Malaysia’s first national car company Proton and Volkswagen, Europe’s largest carmaker, are said to be close to agreeing a strategic alliance following a meeting reportedly held in New York between Malaysian government representatives and Volkswagen.

A separate report in the Malaysian newspaper The Edge Daily Financial at the end of last week suggested that the two sides are close to agreeing a deal that would involve Proton Holdings spinning off its manufacturing and engineering operations into a separate joint venture that would be 51% controlled by Volkswagen.

It was unclear whether the new company would comprise both Proton’s Shah Alam and the Tanjum Malin assembly plants, or just the latter – the newest and most advanced of the two. Local reports suggest that the new joint venture company would comprise all of Proton’s R&D operations, including Lotus Engineering – the UK-based chassis engineering specialist, and the attached sportscar maker Lotus Cars. Proton Holdings would control the Proton brand and its related domestic distribution operations separately.

Proton’s management has held talks with Volkswagen and other foreign vehicle manufacturers (including General Motors, PSA Peugeot Citroen and Ford) on several occasions in the past. Each time these have failed due to disagreements over asset control, with Proton’s management reluctant to agree a deal that would hand over control to a foreign company. It has been a highly politicized issue, with the previous government under Dr Mahatir Mohammed directly involved in the establishment of the company.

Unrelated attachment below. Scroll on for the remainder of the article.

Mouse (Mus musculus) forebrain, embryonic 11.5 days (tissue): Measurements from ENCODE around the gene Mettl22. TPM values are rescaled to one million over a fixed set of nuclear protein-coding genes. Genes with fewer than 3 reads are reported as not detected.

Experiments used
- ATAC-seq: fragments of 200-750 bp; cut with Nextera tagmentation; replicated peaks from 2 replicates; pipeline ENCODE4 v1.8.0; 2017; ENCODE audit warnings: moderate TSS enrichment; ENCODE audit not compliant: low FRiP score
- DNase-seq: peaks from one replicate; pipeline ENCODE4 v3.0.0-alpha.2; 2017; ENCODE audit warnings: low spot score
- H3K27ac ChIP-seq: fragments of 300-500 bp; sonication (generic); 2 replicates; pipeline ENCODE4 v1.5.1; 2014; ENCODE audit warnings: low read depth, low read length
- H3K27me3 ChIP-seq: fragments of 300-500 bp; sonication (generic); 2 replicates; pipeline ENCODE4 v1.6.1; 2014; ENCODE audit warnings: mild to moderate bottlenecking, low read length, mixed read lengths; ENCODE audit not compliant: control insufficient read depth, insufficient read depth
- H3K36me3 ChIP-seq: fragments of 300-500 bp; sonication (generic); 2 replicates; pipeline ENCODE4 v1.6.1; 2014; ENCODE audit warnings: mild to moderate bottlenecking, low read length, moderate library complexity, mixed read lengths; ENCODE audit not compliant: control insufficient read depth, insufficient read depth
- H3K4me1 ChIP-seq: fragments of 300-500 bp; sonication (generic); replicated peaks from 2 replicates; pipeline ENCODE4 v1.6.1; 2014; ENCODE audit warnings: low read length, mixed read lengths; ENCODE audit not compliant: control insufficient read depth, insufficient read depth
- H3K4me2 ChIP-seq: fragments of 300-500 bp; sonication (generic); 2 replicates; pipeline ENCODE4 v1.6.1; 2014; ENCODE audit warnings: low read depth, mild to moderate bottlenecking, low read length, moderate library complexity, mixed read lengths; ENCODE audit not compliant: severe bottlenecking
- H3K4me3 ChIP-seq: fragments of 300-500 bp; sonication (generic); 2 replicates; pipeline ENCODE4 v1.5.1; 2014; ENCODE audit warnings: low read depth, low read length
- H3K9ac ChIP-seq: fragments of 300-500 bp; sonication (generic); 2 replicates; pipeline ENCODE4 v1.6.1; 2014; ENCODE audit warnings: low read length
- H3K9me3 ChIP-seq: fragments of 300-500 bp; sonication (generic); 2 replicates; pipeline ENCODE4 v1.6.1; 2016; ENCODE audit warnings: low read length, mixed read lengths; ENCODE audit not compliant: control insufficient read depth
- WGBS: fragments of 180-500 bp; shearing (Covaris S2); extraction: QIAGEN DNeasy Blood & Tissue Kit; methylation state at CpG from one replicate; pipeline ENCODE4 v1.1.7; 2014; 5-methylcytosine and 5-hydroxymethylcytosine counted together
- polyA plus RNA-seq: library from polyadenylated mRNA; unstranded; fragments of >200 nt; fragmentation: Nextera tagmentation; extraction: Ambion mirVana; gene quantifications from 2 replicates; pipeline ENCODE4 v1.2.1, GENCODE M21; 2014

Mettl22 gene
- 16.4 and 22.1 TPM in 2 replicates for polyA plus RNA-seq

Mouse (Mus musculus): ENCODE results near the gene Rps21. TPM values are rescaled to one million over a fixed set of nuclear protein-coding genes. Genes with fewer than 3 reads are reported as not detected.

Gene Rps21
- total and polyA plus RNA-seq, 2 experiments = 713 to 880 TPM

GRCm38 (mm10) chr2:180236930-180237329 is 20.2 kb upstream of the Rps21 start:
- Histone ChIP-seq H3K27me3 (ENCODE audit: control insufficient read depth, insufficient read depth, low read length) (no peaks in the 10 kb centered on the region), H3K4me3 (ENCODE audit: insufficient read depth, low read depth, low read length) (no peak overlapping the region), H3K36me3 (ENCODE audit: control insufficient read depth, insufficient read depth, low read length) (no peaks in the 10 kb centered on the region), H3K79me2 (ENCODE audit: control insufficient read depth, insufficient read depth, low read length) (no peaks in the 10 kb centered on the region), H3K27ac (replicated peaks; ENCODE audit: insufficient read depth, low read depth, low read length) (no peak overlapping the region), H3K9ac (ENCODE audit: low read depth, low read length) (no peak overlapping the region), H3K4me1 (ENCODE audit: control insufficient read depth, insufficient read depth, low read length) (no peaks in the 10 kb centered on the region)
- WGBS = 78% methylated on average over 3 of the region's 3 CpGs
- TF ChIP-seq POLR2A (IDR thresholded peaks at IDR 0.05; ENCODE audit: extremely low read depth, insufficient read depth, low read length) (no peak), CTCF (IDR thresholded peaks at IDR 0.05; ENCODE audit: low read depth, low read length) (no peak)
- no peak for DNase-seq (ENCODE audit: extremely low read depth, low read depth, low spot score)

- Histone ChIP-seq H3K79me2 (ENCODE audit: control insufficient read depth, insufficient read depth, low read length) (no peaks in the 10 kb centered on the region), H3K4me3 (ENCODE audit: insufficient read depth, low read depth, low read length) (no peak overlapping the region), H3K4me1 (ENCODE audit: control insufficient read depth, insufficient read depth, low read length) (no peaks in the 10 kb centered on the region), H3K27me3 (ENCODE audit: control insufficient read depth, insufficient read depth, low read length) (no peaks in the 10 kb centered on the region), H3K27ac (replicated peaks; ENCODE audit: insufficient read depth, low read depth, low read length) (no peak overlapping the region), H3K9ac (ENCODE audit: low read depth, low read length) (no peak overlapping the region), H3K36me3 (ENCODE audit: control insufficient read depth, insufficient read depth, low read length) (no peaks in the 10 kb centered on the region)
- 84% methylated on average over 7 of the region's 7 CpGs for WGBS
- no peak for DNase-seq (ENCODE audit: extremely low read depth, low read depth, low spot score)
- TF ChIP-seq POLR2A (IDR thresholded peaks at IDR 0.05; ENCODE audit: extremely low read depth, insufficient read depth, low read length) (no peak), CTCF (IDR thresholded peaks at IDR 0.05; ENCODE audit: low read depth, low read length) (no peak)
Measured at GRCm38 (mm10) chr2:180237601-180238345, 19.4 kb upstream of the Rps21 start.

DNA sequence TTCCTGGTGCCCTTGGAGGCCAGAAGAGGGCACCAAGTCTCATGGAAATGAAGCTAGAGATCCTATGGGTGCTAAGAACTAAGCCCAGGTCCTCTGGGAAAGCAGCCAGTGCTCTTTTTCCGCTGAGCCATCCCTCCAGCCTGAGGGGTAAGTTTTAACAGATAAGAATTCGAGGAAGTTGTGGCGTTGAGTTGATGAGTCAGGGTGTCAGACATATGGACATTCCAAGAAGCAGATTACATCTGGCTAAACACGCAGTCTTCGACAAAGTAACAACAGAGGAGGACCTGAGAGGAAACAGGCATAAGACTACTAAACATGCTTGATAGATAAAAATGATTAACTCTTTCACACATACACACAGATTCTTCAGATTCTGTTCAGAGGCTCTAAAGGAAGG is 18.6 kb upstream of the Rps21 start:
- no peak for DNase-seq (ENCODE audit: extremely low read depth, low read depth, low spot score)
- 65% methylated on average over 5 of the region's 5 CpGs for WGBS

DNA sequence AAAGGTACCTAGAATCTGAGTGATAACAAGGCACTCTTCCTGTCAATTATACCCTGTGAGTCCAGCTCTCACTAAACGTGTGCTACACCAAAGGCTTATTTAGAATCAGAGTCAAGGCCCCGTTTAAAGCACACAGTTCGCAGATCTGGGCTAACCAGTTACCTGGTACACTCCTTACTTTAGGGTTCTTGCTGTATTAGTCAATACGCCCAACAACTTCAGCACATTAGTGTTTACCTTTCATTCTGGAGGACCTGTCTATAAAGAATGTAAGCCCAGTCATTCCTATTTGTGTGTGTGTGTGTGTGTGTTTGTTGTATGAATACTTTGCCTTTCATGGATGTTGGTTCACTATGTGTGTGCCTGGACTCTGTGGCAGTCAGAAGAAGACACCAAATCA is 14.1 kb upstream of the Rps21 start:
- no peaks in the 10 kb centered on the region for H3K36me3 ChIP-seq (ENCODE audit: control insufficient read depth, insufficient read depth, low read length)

Whether this time around will be any different remains to be seen, but there are reasons to feel a bit more upbeat about the prospects of a deal. Jason Yap, auto analyst at AFFIN Securities in Kuala Lumpur, says “the fact that the shareholders now are involved directly in the talks is a positive indication. Proton management has already presented to Volkswagen their ten year Road Map and it could move on from there”.

The “Ten Year Road Map” includes the launch of the Gen2 saloon model variant in September and the Iswara replacement due out in the first quarter of 2008. Others models, including an MPV, are scheduled to follow. But Proton is struggling to keep these expensive new product development programmes on track and does not have the economies of scale to sustain them on a long-term basis. It produced little over 120,000 vehicles last year, split between a half dozen models.

“Proton’s shareholders are increasingly under pressure to find a way to save Proton” says Mr Yap “especially as the company continues to bleed money”. In the year ending on 31 March 2007, Proton Holdings made a consolidated net loss of MR591.4m, equivalent to almost US$160m. And the prospects for this year are no better, with sales continuing to fall further.

“The current government is increasingly prepared to give up control of the national car company, under the right circumstances, more so than the previous government. As the company’s main shareholder, it is reluctant to provide further finance to Proton and has yet to finalise its policy on subsidizing Proton’s R&D programme,” says Jason Yap.

Tony Pugliese